Fire at UMass building in Lowell

Another fire occurred at a UMass building in Lowell.  We remain of the opinion that landlords, particularly commercial landlords are ignoring key aspect of the Mass. Building Code that call for the installation of fire suppressant systems in certain circumstances, as well as particular types of smoke detectors that have proven far more efficient when it comes to early warning.  Most people, unfortunately, don’t know the difference between photoelectric and ionization smoke detectors, and wind up purchasing detectors based solely on cost or convenience.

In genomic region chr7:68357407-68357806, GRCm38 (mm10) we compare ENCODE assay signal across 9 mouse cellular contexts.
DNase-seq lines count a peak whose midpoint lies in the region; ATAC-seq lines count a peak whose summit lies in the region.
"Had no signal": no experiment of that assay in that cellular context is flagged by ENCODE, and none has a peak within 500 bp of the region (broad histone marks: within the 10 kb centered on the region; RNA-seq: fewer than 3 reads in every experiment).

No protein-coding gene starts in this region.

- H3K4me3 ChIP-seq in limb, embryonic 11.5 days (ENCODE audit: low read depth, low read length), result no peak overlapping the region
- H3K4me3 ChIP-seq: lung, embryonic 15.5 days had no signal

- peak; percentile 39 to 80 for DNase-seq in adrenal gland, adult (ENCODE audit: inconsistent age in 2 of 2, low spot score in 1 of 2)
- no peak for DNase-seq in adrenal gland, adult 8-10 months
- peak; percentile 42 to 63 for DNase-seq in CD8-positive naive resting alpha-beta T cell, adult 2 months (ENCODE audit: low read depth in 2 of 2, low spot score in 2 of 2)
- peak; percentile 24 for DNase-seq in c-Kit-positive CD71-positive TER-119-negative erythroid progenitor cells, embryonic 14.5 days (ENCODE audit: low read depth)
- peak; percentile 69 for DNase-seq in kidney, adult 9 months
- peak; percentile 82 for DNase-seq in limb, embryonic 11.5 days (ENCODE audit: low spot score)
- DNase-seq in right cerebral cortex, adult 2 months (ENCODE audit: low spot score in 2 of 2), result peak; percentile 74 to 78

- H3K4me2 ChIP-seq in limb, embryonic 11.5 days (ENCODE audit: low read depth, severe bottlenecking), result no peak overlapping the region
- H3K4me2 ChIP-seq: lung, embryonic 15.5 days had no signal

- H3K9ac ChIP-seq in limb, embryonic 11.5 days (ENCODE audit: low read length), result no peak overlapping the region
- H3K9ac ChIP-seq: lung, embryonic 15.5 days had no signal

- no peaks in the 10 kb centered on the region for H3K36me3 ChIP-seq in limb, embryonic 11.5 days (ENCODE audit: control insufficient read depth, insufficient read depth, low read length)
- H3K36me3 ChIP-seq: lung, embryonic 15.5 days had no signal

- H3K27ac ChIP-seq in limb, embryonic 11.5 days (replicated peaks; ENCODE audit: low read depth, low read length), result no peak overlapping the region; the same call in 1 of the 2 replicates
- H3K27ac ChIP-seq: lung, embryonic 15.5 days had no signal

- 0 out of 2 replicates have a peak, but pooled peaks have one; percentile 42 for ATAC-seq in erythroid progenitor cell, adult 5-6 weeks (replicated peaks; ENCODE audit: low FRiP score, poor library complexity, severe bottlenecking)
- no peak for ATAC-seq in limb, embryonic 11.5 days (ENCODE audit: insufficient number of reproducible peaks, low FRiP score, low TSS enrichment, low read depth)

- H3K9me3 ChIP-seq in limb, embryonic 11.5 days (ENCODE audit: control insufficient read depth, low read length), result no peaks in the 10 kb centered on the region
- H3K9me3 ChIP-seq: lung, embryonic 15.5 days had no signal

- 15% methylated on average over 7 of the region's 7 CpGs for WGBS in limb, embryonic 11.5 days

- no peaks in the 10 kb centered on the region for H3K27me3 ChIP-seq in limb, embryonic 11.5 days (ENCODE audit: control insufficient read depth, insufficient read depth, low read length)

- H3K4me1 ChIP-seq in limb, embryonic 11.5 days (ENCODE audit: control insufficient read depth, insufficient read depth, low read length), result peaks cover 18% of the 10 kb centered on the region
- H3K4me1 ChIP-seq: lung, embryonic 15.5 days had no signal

Thankfully, this fire didn’t result in injury, but far too often, such is not the case.

Both catastrophic burns and even death by way of smoke inhalation are avoidable consequences if landlords would comply with the Code. We’ve handled a number of cases where people died in fires but were never burned. Had the buildings in question been equipped with fire suppression systems or the correct type of smoke detector, these people would likely still be alive.

Statistics show that early warning is the very best defense, and these systems provide that very thing. Perhaps if landlords lived in the buildings they own, better systems would be in place and the buildings would be Code compliant.